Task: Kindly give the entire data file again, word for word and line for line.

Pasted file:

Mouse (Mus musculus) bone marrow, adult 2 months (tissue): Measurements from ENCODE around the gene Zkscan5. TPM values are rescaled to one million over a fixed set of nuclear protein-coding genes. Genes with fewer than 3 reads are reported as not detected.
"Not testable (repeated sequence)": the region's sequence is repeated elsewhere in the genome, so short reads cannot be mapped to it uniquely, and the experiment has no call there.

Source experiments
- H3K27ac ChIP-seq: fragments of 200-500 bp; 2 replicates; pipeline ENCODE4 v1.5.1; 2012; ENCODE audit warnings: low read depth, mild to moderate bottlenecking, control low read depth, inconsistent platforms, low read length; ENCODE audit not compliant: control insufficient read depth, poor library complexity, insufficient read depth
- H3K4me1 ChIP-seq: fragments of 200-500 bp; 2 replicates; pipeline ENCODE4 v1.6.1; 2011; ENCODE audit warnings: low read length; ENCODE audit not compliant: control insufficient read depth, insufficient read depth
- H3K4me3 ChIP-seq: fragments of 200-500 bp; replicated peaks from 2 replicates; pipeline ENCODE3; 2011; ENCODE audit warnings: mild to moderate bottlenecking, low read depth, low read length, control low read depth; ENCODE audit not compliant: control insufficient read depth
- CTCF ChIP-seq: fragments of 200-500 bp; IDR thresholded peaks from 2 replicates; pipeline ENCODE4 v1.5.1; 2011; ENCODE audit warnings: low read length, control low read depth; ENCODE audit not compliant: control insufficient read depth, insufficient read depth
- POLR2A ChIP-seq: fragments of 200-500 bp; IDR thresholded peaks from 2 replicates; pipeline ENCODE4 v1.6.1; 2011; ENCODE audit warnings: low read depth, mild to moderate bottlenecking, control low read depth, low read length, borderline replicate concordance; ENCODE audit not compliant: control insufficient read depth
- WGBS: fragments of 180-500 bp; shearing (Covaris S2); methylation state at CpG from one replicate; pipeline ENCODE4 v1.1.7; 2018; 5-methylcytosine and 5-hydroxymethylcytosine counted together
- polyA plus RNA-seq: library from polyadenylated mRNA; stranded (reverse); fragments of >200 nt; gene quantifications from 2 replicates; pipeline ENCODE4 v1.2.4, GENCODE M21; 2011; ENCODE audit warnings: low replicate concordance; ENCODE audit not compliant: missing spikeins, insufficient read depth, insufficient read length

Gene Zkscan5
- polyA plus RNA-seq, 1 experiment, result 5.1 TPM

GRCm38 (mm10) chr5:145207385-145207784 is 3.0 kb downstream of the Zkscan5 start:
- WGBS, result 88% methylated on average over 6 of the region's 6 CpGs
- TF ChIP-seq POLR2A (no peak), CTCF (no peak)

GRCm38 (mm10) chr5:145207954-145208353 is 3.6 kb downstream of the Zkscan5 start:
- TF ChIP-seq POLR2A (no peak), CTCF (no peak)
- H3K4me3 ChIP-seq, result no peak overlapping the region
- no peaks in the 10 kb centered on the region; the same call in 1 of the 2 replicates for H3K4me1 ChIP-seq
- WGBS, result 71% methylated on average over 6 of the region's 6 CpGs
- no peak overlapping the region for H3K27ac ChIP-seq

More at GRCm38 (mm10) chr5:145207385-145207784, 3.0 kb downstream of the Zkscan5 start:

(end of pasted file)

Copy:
Mouse (Mus musculus) bone marrow, adult 2 months (tissue): Measurements from ENCODE around the gene Zkscan5. TPM values are rescaled to one million over a fixed set of nuclear protein-coding genes. Genes with fewer than 3 reads are reported as not detected.
"Not testable (repeated sequence)": the region's sequence is repeated elsewhere in the genome, so short reads cannot be mapped to it uniquely, and the experiment has no call there.

Source experiments
- H3K27ac ChIP-seq: fragments of 200-500 bp; 2 replicates; pipeline ENCODE4 v1.5.1; 2012; ENCODE audit warnings: low read depth, mild to moderate bottlenecking, control low read depth, inconsistent platforms, low read length; ENCODE audit not compliant: control insufficient read depth, poor library complexity, insufficient read depth
- H3K4me1 ChIP-seq: fragments of 200-500 bp; 2 replicates; pipeline ENCODE4 v1.6.1; 2011; ENCODE audit warnings: low read length; ENCODE audit not compliant: control insufficient read depth, insufficient read depth
- H3K4me3 ChIP-seq: fragments of 200-500 bp; replicated peaks from 2 replicates; pipeline ENCODE3; 2011; ENCODE audit warnings: mild to moderate bottlenecking, low read depth, low read length, control low read depth; ENCODE audit not compliant: control insufficient read depth
- CTCF ChIP-seq: fragments of 200-500 bp; IDR thresholded peaks from 2 replicates; pipeline ENCODE4 v1.5.1; 2011; ENCODE audit warnings: low read length, control low read depth; ENCODE audit not compliant: control insufficient read depth, insufficient read depth
- POLR2A ChIP-seq: fragments of 200-500 bp; IDR thresholded peaks from 2 replicates; pipeline ENCODE4 v1.6.1; 2011; ENCODE audit warnings: low read depth, mild to moderate bottlenecking, control low read depth, low read length, borderline replicate concordance; ENCODE audit not compliant: control insufficient read depth
- WGBS: fragments of 180-500 bp; shearing (Covaris S2); methylation state at CpG from one replicate; pipeline ENCODE4 v1.1.7; 2018; 5-methylcytosine and 5-hydroxymethylcytosine counted together
- polyA plus RNA-seq: library from polyadenylated mRNA; stranded (reverse); fragments of >200 nt; gene quantifications from 2 replicates; pipeline ENCODE4 v1.2.4, GENCODE M21; 2011; ENCODE audit warnings: low replicate concordance; ENCODE audit not compliant: missing spikeins, insufficient read depth, insufficient read length

Gene Zkscan5
- polyA plus RNA-seq, 1 experiment, result 5.1 TPM

GRCm38 (mm10) chr5:145207385-145207784 is 3.0 kb downstream of the Zkscan5 start:
- WGBS, result 88% methylated on average over 6 of the region's 6 CpGs
- TF ChIP-seq POLR2A (no peak), CTCF (no peak)

GRCm38 (mm10) chr5:145207954-145208353 is 3.6 kb downstream of the Zkscan5 start:
- TF ChIP-seq POLR2A (no peak), CTCF (no peak)
- H3K4me3 ChIP-seq, result no peak overlapping the region
- no peaks in the 10 kb centered on the region; the same call in 1 of the 2 replicates for H3K4me1 ChIP-seq
- WGBS, result 71% methylated on average over 6 of the region's 6 CpGs
- no peak overlapping the region for H3K27ac ChIP-seq

More at GRCm38 (mm10) chr5:145207385-145207784, 3.0 kb downstream of the Zkscan5 start: